Eddie Jones has hit back at Warren Gatland after the Wales coach questioned whether England have played their World Cup final a game early by overwhelming New Zealand.
Gatland was speaking after his team had been beaten 19-16 by South Africa, who now face Jones's men on Saturday in a repeat of the 2007 showpiece.
Meanwhile, Wales face the All Blacks in the bronze final 24 hours earlier - which was Gatland's last match as boss.
"Well, guys, can you just send my best wishes to Warren to make sure he enjoys the third and fourth place play-off?" Jones said at a press conference.
Jones and Gatland are long-standing sparring partners and the outgoing Wales boss made a pointed remark about England's crushing win against the reigning world champions.
"We have seen in previous World Cups that teams sometimes play their final in semi-finals and don't always turn up for a final," Gatland said.
"So it will be interesting to see how England are next week and it could be a good game."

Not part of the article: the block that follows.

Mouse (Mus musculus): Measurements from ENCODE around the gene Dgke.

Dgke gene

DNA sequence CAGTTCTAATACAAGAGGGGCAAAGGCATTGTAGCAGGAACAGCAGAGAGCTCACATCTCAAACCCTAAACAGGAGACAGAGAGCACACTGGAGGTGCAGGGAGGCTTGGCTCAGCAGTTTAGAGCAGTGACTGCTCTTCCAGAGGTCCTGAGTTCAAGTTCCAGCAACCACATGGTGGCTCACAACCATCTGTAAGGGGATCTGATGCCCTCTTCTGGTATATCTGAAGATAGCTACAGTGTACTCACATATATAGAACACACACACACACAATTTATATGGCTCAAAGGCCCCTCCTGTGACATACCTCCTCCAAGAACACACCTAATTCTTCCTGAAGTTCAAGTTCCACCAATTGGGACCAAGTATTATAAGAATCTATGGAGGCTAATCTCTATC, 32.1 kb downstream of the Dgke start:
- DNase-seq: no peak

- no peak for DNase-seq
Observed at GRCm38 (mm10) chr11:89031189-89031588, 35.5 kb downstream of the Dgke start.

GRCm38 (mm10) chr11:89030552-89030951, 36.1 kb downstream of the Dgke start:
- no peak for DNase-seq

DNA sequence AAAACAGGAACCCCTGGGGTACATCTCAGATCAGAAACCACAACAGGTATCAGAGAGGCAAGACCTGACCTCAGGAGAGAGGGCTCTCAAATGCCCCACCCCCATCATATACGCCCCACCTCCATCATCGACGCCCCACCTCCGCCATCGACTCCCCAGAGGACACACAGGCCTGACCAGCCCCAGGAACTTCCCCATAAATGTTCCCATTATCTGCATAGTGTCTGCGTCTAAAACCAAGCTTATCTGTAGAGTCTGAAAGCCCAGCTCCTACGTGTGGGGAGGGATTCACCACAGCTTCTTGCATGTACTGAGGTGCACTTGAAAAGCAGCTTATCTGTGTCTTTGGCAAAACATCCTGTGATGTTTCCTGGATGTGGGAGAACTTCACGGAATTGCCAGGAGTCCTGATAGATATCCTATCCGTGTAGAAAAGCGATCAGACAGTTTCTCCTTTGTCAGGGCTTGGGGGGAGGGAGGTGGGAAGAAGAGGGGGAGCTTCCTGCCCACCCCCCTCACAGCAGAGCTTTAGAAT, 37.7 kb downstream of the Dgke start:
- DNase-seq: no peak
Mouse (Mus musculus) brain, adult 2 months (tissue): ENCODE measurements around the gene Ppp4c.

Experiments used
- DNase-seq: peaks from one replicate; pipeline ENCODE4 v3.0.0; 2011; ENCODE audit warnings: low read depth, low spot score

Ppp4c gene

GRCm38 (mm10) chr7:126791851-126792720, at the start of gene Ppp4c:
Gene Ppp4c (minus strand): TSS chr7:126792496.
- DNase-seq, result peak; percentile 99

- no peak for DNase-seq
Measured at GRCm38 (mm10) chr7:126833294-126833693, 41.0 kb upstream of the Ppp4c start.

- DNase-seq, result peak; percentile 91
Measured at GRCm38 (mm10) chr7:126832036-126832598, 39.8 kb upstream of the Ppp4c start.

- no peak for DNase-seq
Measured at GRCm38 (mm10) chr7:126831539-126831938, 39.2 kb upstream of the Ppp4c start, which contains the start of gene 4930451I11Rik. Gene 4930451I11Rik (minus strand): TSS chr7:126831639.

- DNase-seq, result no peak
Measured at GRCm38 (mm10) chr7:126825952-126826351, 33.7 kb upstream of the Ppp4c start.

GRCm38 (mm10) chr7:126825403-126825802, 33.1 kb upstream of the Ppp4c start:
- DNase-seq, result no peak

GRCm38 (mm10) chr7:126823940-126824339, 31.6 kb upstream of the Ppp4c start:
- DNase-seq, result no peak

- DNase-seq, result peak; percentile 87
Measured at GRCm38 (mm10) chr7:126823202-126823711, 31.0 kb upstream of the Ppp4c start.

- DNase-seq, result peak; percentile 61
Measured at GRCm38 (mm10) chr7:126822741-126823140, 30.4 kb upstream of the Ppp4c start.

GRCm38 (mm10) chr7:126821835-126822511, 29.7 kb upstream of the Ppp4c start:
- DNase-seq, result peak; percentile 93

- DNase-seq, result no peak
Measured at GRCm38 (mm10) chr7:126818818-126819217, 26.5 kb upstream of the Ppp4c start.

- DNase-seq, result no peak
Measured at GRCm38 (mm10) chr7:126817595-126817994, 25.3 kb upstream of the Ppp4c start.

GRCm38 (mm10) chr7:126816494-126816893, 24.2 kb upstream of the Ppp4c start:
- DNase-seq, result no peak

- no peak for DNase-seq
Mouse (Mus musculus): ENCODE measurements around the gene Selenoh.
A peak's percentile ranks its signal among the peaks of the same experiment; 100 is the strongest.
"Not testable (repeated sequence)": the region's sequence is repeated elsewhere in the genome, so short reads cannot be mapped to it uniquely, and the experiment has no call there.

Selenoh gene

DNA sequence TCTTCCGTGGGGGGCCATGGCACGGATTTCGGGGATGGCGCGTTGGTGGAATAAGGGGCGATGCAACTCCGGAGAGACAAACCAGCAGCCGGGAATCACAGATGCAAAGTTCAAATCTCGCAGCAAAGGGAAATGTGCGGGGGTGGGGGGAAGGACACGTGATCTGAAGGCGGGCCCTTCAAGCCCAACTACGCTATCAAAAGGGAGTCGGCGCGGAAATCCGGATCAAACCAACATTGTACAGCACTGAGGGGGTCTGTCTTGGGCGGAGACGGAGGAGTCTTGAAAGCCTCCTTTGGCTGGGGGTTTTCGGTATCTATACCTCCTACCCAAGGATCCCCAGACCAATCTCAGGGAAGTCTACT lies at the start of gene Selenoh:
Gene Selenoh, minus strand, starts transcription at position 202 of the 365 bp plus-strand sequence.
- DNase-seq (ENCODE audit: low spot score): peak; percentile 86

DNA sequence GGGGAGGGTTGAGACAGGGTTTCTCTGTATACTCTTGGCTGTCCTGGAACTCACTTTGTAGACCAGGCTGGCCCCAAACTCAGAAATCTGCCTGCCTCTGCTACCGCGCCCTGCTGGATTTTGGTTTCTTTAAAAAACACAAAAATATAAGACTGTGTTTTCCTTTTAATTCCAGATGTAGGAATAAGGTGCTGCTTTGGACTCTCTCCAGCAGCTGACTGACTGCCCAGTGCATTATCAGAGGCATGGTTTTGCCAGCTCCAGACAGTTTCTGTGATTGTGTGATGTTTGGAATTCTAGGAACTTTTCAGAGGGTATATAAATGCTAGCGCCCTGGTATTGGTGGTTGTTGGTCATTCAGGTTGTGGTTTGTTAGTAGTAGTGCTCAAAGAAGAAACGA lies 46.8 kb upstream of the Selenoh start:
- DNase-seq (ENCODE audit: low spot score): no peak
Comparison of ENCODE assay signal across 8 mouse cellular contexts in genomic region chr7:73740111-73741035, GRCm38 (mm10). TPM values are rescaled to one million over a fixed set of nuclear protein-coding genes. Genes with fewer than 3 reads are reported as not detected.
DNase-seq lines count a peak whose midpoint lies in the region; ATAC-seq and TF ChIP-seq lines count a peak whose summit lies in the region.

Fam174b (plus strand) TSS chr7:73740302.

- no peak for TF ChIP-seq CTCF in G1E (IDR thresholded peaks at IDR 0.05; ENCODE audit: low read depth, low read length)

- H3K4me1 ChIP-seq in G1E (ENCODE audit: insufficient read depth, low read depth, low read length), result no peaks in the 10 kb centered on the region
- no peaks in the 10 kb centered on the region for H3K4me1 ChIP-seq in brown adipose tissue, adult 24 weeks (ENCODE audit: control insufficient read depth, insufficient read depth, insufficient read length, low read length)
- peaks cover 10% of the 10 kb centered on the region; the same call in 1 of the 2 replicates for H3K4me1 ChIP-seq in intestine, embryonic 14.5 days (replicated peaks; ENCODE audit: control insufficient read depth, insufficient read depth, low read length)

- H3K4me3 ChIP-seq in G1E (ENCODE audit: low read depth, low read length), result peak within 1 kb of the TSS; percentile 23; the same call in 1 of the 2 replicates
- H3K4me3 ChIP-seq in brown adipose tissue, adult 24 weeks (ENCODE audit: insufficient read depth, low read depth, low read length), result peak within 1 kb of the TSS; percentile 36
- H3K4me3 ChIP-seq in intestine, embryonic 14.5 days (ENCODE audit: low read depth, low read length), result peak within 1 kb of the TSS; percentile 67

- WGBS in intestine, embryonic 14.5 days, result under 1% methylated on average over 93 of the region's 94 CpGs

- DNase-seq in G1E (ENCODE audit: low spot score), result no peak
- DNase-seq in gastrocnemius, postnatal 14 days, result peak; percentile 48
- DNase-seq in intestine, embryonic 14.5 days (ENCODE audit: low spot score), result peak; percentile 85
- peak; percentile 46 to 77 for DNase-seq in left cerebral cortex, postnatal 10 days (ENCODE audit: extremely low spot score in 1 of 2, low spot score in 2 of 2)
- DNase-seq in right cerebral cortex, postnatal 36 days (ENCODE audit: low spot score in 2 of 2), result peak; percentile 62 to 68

Jones has delivered a major boost to the nation's hopes of winning a second World Cup by declaring Jonny May has recovered well from the dead leg sustained in the 19-7 rout of New Zealand.
The Leicester try machine was touch and go to face the All Blacks because of a hamstring issue and having recovered from that, he lasted 45 minutes before suffering an additional injury setback.
"We had a walk through this (Monday) morning and we had to tell Jonny to slow down a bit," Jones said.
"He's probably in better condition than he was last week at this stage. Immeasurably better."
Owen Farrell also incurred a dead leg in the first-half of arguably the greatest victory in English rugby history but he managed to finish the match, albeit while handing the kicking duties to George Ford.
"Owen's a bit sore but he'll be fine. We've got a few others carrying bumps and bruises because it was a tough old game," Jones said.
Jones has urged England to continue lifting the Brexit-induced gloom by overcoming South Africa at International Stadium Yokohama.
"It's great - you give the country something to cheer about and with Brexit at the moment they probably need something to cheer about," Jones said.
"It's the job of a team to make the country happy and we've made the country happy. Not as happy as they can be because there is still a game to go as we've said.
"The crowds here generally in the World Cup have been fantastic and I thought our supporters on Saturday night were massively instrumental in helping us get home.
"Their singing and their general support of the team has been outstanding. We urge them to keep doing that."